Many LA homes have regained value
Zillow reports that there is no nationwide housing bubble, or subsequent bust, to be concerned with
Nearly four in ten homes, 37.9 percent, in Greater Los Angeles are now worth more than they were at the peak of the real estate bubble.
That put Los Angeles in the middle of the pack, ranking 19th among the largest 41 markets in the United States.
The finding is based on research conducted by Zillow, the Seattlebased online real estate and rental market.
Nationally, almost half (48.9 percent) of all homes nationwide are worth as much or more than they were in April 2007, just before the national market turned south heading into what became the Great Recession.
San Jose is one of seven metro areas showing the strongest recovery, with more than 90 percent of homes have exceeded their pre-recession peak values.
The vast majority of homes there and in Denver, Dallas, Nashville, Portland, Ore., and Raleigh, N.C., are now worth more than they were roughly a decade ago.
At the other end of the scale, less than one percent of homes in Las Vegas are back at their pre-recession peak, reflecting how inflated housing prices were before the bubble burst.
Riverside, where just 2.9 percent of homes have bounced back from prior peaks, is among other markets where values remain lower almost across the board. Other lagging markets include Orlando, (3.5 percent); Hartford, Conn. (4.5 percent); and Phoenix (5.1 percent).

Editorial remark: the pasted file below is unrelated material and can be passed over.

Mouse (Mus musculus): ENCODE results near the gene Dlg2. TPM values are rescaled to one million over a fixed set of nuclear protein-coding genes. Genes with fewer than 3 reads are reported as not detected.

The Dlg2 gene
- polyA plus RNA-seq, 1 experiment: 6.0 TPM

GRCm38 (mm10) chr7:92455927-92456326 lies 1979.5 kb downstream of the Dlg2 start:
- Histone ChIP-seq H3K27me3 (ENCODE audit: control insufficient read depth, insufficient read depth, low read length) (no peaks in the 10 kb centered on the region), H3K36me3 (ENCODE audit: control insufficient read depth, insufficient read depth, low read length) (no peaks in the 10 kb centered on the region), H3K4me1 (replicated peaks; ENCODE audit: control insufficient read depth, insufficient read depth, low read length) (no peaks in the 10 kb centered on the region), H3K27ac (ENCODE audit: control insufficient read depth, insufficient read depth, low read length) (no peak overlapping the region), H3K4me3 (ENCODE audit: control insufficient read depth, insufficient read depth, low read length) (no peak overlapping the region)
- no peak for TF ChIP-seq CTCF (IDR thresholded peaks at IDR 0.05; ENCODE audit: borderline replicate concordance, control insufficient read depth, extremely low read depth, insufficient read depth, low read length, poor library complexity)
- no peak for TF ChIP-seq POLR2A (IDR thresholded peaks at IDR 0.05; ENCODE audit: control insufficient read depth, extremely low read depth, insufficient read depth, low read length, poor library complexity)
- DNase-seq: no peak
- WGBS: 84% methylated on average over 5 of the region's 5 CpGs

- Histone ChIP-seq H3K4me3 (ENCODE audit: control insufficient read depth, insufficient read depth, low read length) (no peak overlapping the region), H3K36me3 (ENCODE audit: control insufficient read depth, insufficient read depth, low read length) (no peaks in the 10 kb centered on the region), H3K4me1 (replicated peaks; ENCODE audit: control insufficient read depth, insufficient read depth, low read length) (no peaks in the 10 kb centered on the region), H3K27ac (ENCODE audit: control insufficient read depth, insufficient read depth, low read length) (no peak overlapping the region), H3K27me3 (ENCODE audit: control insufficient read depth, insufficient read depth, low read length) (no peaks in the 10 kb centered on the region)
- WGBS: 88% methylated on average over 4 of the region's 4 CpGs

The findings are based on Zillow’s estimated market value, which it calls a Zestimate, computed using a proprietary formula. The company has data on 100 million homes, and its estimates have a median error rate of 4.3 percent. This means half of the home values in the area are closer than the error percentage.
Other findings from Zillow’s analysis of prerecession home prices compared to a decade later include:
• There is no nationwide housing bubble, or subsequent bust, to be overly concerned with, though some regional housing markets and some market sub-segments are clearly exposed to more risk than others.
• It is wise to be cautious but there is clearly home buying demand that is currently going unmet, particularly at affordable price points.
• Though the economic climate can always shift – sometimes suddenly – a national recession is not imminent on the near horizon.
Trish Galloway/The Signal
A Stevenson Ranch cul-de-sac as viewed from Richard Rioux Park.